Few industries are as plagued with inefficiencies as that of Italian specialty shops in Paris. Prices are often rapacious. And queues are often interminable, due to the hellish combination of a) widespread French unfamiliarity with even the most basic Italian foodstuffs, and b) the tendency of Italian purveyors of foodstuffs to natter on endlessly with each under-informed client. Many shops further restrict their clientele by offering opening hours that prioritise siestas. On the occasions I actually enter an Italian specialty shop in Paris, I usually exit soon after, irritated and empty-handed.
Strolling away, mentally revising whatever dinner menu I had in mind, I find myself looking forward to the semi-apocalyptic event that will occur among Italian specialty stores in Paris in 2018, when upscale Italian supermarket juggernaut Eataly is slated to open. Eataly is not cheap, of course, but in my experience the chain's quality standards are high; its product selection is immense; and on principles of economic scale alone it should be able to undercut just about everyone. This is the only instance I can think of - besides Uber and, to some extent, Amazon - where I actually support the idea of a multinational chain disrupting a heterogenous community of small purveyors. The small purveyors of Italian foodstuffs in Paris need to work faster, sell more, and stop overcharging. Never again, I hope, will I pay 7€ for a small jar of chili flakes. (This actually happened at a shop on rue Saint Maur.)
Anyway, on Judgment Day of Italian Specialty Shops in Paris, Charonne-area épicerie Drogheria Italiana will be spared annihilation. The chili flakes are more reasonable, and, far more importantly, the épicerie serves, at just six window-facing counter seats, the city's most addictive* pizza.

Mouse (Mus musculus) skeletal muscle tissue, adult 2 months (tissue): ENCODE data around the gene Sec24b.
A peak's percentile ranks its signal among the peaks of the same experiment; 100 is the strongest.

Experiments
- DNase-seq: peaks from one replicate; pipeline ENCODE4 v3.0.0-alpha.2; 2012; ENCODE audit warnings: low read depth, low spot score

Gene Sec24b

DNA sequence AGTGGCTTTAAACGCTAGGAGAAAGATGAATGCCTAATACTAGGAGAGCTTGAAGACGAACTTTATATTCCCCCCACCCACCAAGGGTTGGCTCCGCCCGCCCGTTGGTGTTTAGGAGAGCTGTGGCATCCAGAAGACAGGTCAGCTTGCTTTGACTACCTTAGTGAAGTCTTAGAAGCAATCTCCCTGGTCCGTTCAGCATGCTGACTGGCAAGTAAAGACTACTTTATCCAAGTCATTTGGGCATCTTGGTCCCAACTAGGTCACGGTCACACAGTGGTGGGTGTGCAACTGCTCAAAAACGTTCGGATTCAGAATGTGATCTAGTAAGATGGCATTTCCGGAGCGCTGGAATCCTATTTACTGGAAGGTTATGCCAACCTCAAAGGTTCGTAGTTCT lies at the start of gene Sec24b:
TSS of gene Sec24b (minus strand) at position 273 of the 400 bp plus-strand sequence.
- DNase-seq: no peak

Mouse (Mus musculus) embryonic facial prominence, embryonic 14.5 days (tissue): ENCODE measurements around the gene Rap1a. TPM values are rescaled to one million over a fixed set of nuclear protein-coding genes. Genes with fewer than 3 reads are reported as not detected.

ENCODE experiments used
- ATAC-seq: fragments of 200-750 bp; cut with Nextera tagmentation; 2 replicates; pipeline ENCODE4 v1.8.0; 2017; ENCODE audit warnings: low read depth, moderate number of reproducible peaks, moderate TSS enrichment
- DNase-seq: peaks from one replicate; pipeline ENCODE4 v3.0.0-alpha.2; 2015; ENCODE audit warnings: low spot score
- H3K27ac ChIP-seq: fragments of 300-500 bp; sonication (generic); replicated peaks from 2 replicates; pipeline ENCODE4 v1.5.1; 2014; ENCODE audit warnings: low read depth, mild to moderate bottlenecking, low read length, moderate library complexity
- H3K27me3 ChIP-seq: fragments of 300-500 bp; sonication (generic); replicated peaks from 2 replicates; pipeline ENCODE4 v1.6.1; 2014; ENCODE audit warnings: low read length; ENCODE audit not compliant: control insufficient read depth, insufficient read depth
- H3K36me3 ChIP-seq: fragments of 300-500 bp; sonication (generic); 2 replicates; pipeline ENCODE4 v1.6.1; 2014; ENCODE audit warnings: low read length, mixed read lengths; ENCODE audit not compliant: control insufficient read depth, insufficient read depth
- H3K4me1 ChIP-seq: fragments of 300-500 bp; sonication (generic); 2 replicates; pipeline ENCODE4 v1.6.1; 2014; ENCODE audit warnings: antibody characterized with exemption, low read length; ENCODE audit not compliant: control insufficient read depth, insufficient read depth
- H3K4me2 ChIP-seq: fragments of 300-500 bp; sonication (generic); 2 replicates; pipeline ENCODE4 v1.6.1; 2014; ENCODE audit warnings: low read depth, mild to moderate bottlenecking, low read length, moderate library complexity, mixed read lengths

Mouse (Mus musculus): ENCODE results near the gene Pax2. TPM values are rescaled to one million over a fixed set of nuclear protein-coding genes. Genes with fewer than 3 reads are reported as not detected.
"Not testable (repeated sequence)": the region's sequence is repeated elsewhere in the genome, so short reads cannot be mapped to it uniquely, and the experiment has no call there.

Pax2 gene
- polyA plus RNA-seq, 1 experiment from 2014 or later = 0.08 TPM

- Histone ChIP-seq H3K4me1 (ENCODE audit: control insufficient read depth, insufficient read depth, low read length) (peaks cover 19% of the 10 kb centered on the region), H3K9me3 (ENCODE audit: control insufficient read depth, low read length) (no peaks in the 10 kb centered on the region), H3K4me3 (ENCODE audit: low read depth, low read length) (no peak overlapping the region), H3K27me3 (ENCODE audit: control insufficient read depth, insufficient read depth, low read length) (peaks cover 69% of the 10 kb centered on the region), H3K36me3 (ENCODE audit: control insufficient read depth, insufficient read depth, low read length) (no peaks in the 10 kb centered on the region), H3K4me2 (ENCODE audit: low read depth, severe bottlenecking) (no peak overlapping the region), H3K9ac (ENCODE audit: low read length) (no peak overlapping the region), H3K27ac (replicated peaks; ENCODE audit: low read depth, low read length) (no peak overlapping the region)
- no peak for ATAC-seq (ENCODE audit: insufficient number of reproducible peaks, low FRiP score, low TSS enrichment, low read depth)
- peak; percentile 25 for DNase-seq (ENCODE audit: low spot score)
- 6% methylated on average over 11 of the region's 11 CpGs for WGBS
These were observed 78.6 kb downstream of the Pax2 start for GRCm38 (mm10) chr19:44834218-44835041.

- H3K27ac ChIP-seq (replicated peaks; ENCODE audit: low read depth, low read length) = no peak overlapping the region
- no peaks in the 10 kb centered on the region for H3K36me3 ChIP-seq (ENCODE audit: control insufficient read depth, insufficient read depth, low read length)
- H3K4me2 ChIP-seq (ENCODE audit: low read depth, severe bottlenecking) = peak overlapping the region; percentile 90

My friend J's office is nearby and it's to him I owe the pleasure of discovering Drogheria Italiana's lean, delicate margarita. The crust - granular, savoury, and discreet - is probably the greatest I've tasted since leaving my old workplace in Los Angeles, Nancy Silverton and Mario Batali's celebrated Pizzeria Mozza. At 8€, La Drogheria's margarita is also among Paris' best lunch bargains. (Prices of pizzas, strangely, climb rather steeply once one goes into toppings. But whatever, I only ever order the margarita.)
In the shop's product selection - the usual crammed deli display of uneven stracciatella, pecorino, mortadella, and so on - there is little to distinguish Drogheria Italiana from numerous other Italian épiceries in Paris. Prices are perhaps kinder than some others. But as a client, it's hard to avoid the conclusion that the épicerie business is a drag on what could be a booming pizza business for Drogheria Italiana. The shop insensibly keeps retail hours, closing at 8pm, right around the time take-out orders would otherwise be rolling in.
"They have it all wrong," J always repeats, whenever we meet for lunch there. "They need to just open a pizza place."
Drogheria's wine selection is a bit of a crap-shoot, with classics like Produttori del Barbaresco sharing shelf-space with modern yawn-wines like Prunotto. Glass selections seem to be chosen at random. Once one co-owner was kind to open a bottle of Il Feuduccio Pecorino for me, an Abbruzzese white I remembered fondly from Mozza days.
Given how much my tastes have evolved since that time (2008), I half-expected to no longer appreciate the wine, but I was pleasantly surprised. It remains a technically precise, characterful and varietally pure pecorino, with the grape's wild oiliness buffed to a sheen. Vinified and aged in steel, the wine tasted somewhat like malo had been blocked on some part of it. I don't have any feelings this way or the other about that, for now - I'm simply happy to encounter white wines with sufficient acidity that far south. Similarly, I don't insist on a masterful Italian wine list in Paris - I'm just happy to find something drinkable alongside such profoundly great pizza.
In trying to descry the origins of shop's dough recipe, I initially anticipated some regional secret. But owners Daniela, Lucca, Mauro, and Allessandro hail variously from Puglia, Sardinia, and Calabria. Daniela offers a simpler explanation: "We took a course in pizza-making," she says ingenuously. "Then we made our own changes, trying to make something light."
I'd say they got it right. All the foursome need to do now is make a few more changes, to the business model this time. Acclaim is right around the corner.
* I should mention that I am aware there is no etymological connection between the Italian drogheria, which means 'a small grocer,' and the similar-sounding English word drug. But the sonics are apt in this case.
35, rue Léon Frot
Tel: 01 43 73 40 85
Il Brigante's (75018) pizza is quite good by Parisian standards, if a bit soupy at times.